Withal they were quite a pair. No one ever knew of their either pushing for high place or for notice. William McAndrew always wrote “I” as a small letter and when he was told that it was incorrect replied, “It is not incorrect for me.” Both spoke in public when called upon, but you never heard them talk of themselves. Their addresses were full of anecdote, short, and to the point. They were constant readers throughout their lives, devouring history, travel, religious periodicals, current magazines and newspapers. William McAndrew, when going to fairs or expositions, wore an odd dressing-gown because the pockets generously held all the circulars given away by exhibitors and enabled him at home to extend for many evenings the pleasure of the show. Helen McAndrew held that mental exercise was as essential for the health of the intelligence as bodily exertion is needful for the physical tone. She used to carry herself for exercise. William McAndrew was fond of old tunes, but as no one else seemed to enjoy them he would retire to his room and sing several pages through at a sitting. If visitors would say, “What is that funny noise?” Mrs. McAndrew would answer, “Oh, that is William giving himself a concert.” He had the habit of work so ingrained that once when he visited a former employee at Portage Lake, doing nothing for three hours so bored him that he said he guessed it was time to go home. His host couldn't take him to Dexter to catch a train until the next noon. In the morning McAndrew walked over to a neighbor's new barn. Help was needed to finish it. He borrowed a suit of overalls, worked morning, afternoon and evening for two weeks, took his pay, paid his board at his host's, came home, and ever afterward revived memories of the best visit he ever had.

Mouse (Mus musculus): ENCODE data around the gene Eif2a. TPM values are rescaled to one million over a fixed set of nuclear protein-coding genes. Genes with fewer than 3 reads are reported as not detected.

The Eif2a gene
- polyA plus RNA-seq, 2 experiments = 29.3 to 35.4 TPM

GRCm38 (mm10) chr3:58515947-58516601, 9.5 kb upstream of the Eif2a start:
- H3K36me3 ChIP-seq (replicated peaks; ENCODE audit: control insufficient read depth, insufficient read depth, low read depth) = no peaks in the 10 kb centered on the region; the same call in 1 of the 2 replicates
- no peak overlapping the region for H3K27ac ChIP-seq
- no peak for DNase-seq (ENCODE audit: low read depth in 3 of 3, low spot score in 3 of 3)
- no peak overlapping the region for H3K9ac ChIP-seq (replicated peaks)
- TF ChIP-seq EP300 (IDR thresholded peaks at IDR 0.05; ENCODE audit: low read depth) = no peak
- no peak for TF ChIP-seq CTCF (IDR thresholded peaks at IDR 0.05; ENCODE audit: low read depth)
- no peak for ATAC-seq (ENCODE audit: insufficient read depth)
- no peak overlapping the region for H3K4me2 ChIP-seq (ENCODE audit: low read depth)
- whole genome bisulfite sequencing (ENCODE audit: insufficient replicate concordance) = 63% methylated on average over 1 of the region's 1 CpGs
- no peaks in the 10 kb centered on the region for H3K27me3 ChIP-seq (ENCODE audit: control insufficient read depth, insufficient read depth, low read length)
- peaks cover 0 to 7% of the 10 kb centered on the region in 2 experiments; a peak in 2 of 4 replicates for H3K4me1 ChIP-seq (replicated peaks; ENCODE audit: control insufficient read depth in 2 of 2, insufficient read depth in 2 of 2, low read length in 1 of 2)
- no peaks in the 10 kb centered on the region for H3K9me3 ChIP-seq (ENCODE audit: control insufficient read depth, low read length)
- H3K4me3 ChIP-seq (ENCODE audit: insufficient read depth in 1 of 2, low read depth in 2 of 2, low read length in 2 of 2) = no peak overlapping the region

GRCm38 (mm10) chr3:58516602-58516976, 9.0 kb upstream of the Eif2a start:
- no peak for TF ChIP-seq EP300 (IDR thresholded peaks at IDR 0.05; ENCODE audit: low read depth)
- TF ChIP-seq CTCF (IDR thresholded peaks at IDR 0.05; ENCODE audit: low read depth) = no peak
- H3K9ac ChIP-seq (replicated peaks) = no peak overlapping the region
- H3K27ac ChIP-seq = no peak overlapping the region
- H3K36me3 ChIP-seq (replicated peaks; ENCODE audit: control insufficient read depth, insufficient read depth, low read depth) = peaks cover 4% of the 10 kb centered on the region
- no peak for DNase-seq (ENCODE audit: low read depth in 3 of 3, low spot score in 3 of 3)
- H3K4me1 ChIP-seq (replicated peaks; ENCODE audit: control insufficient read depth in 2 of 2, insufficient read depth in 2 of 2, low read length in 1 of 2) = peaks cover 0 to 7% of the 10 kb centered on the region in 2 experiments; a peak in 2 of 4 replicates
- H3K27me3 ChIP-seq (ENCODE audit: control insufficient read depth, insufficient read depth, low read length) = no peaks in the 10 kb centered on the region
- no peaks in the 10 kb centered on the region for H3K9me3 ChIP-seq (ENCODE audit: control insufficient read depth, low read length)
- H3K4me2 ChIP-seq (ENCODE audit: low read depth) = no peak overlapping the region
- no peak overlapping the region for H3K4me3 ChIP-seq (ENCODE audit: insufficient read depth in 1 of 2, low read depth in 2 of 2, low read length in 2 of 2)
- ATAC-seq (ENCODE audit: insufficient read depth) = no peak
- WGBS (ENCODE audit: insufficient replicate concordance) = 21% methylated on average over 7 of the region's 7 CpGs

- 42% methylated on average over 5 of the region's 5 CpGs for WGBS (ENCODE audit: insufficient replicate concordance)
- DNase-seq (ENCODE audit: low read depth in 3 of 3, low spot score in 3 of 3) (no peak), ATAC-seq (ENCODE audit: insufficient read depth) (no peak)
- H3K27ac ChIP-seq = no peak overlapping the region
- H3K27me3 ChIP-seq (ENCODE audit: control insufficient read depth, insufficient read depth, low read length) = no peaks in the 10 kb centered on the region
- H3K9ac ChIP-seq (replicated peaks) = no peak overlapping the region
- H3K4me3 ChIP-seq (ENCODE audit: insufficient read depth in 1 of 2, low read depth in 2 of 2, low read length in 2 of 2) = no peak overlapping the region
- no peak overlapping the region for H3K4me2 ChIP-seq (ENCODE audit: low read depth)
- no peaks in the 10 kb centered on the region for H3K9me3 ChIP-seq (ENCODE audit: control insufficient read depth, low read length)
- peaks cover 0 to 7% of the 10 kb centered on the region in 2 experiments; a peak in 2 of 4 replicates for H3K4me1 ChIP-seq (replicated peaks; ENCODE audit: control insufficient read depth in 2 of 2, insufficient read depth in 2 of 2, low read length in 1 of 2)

Both had singular courage. None of their acquaintances recall ever seeing either of them exhibit any trace of fear or nervousness on any occasion. She responded to calls, as a doctor, at all hours of the night, driving alone sometimes twenty miles. She led committees of women to town officials and laid down the law like a political boss, and yet she was a quiet, modest woman, with a genius for friendship, loving nothing so much as a chat and cup of tea before the fire.

Both loved Ypsilanti and its people as nothing else in the world. They were especially fond of the approach from the East up to the edge of the slope, from which one looks over the trees and the roofs of the houses and gleam of the river to the western rim of the valley and the great school on the hilltop, a lighthouse for all Michigan and beyond.

William McAndrew passed away October 22, 1895. His wife survived him eleven years, her death occurring October 26, 1906.

Photo Caption: The water-cure made necessary a three-story addition to their home at 105 South Huron street. This octagon house speaks eloquently of the energy and persistence of Mr. McAndrew, for he built it almost entirely himself in 1853 and 1854.